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Sanpou NishimurayaPhoto: Courtesy of Diana Zalucky

Tokiwa Garden
Set in the center of Kinosaki, this convivial barbecue station and coffee stand by Drip and Drop Coffee Supply offers a selection of warm drinks, from frothy lattes and iced coffees to steamy espressos and bitter matcha teas. Local sweets are available, too, like tofu donuts lathered in powdered sugar or creamy mozzarella cheese and tsubu-an (a sweetened red azuki bean paste). You can also order heartier dishes like heshiko (fish fermented in rice bran) risotto and bacon-and-cheese baguettes alongside local sakes or made-in-Japan pilsners and stouts.

At this diminutive riverside shop lined with Japanese antiques, enjoy a traditional soba lunch with locals. Order the kamozaru soba, a dish with handmade buckwheat flour noodles served alongside a cup of dipping broth known as duck dashi soup. If you’re still hungry, select from udon noodles or donburi rice bowls and a selection of local sakes.

Kinosaki Vinegar
This luxe bar offers medicinal juices with a Japanese twist. At Kinosaki Vinegar, forget what you know of Western-style vinegar and get into a sweet and smooth concoction formed from a variety of base flavors: yuzu and ginger, rosehip and apple, and pink grapefruit. Aside from the drinking vinegars, this outpost offers smoothies and hot teas to be enjoyed from the wooden stools or on a stroll through town.

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Kinosaki VinegarPhoto: Courtesy of Diana Zalucky

Where to Onsen

Tucked away from the bustling downtown with views of the bamboo-rich mountains, Kouno-yu onsen is the oldest of its kind in the seaside village. Replete with indoor-outdoor baths, this onsen is said to bring happiness and longevity to partnerships and marriages. Legend has it a priest first discovered this onsen nearly 1300 years ago when he glimpsed a white stork healing its wounds in the thermal waters.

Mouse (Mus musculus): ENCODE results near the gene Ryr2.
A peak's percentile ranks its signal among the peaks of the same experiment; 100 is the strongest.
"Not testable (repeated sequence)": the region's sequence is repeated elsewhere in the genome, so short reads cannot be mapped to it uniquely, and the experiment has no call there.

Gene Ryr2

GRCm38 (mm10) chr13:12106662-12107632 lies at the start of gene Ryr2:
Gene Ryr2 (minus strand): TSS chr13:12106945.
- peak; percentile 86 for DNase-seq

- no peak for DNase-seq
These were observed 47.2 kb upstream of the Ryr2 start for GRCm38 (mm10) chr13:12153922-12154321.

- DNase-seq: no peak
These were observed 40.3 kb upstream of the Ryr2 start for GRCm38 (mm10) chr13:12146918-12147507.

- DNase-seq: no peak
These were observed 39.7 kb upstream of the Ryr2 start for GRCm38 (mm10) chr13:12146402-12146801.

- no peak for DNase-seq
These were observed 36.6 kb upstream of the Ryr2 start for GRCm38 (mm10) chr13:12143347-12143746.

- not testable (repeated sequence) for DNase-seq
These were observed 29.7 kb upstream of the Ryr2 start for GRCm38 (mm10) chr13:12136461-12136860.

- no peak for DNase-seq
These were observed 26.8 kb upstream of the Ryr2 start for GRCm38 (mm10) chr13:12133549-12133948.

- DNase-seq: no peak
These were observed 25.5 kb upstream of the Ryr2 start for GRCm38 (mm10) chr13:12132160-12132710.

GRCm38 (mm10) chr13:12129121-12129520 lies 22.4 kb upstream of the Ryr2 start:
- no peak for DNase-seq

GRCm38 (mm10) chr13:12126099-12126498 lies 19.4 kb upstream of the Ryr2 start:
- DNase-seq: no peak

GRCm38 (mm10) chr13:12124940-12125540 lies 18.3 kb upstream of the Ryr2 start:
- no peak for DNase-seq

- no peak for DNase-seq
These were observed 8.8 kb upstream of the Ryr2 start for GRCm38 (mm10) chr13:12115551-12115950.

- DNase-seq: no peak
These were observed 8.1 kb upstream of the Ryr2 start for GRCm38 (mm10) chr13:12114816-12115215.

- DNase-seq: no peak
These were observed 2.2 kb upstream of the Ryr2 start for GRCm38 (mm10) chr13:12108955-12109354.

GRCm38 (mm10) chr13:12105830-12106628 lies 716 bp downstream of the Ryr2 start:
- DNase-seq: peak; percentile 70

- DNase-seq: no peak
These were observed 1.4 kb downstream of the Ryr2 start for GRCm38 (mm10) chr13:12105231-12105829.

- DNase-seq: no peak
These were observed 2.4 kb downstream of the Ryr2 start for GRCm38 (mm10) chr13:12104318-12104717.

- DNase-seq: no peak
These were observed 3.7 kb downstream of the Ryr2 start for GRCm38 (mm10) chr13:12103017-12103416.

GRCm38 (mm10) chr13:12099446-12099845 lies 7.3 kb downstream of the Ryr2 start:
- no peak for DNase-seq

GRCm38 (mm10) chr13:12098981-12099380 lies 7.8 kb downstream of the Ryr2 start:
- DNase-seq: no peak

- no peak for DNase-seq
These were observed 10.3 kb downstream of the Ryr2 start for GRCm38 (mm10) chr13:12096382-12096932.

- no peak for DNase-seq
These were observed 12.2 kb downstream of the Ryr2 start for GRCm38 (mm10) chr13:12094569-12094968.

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Kouno-YuPhoto: Courtesy Kouno-Yu

MandaraIf you’re searching for the path to enlightenment, then a soak in the open-air ceramic baths of Mandara onsen may lead you to the light. According to local lore, you get one wish answered when you enter this bath thanks to a holy priest named Dochi who prayed over this onsen for a thousand days.

Built to resemble Kyoto’s Imperial Palace—its ornate entrance has ceilings decked in colorful hand-painted Japanese flowers—this is Kinosaki’s fountain of youth. Japanese cypress beams and floor-to-ceiling glass windows are set between the indoor-outdoor baths, framed by stone walls that hug lush vegetation and cascading waters, which are said to be so pure they will bring everlasting beauty and a fortuitous love life to those who bathe here.

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Goshono-YuPhoto: Courtesy of Goshono-Yu

Painted yellow and built in the style of a kabuki theater, this bathhouse is believed to bring good fortune to those who enter its bath and cave pool made of natural boulders.

Hopeful and expectant mothers alike will want to visit Kinosaki’s smallest onsen, believed to ensure fertility and safe childbirth for visitors. Tucked on a willow-lined street, this modern bathhouse is built from Japanese cypress, which provides an ambient fragrance.

With a façade designed to resemble a hexagonal Japanese lantern and the volcanic rock formations of nearby Genbudo cave, this retro-style bath is considered the holiest onsen in Kinosaki. Legend has it that Jizo, a guardian deity, was found at the onsen’s source, leading the waters to offer protective powers to those who enter.

Satono-YuPhoto: Courtesy of Satono-Yu

Located directly next to the train station, this onsen is the largest in Kinosaki. Believed to be the bath of friendship, a dip here is said to provide good fortune to partnerships—but visitors also love it for its third-floor observation deck, which provides a panoramic view of the town. Offering two onsen styles—one Romanesque, one Japanese—the onsens rotate day-by-day for women and men, and the bath even has a Jacuzzi, hot-cold tubs, and a sauna filled with aromatic herbs.

This is not psychological advice, always consult your licensed healthcare providers, and never disregard or delay medical advice based on information provided in this blog or articles. Our goal is to educate, guide, consult, and empower clients regarding mindfulness, design with intention, and experience to create spaces that reflect an elevated psychology of wellbeing.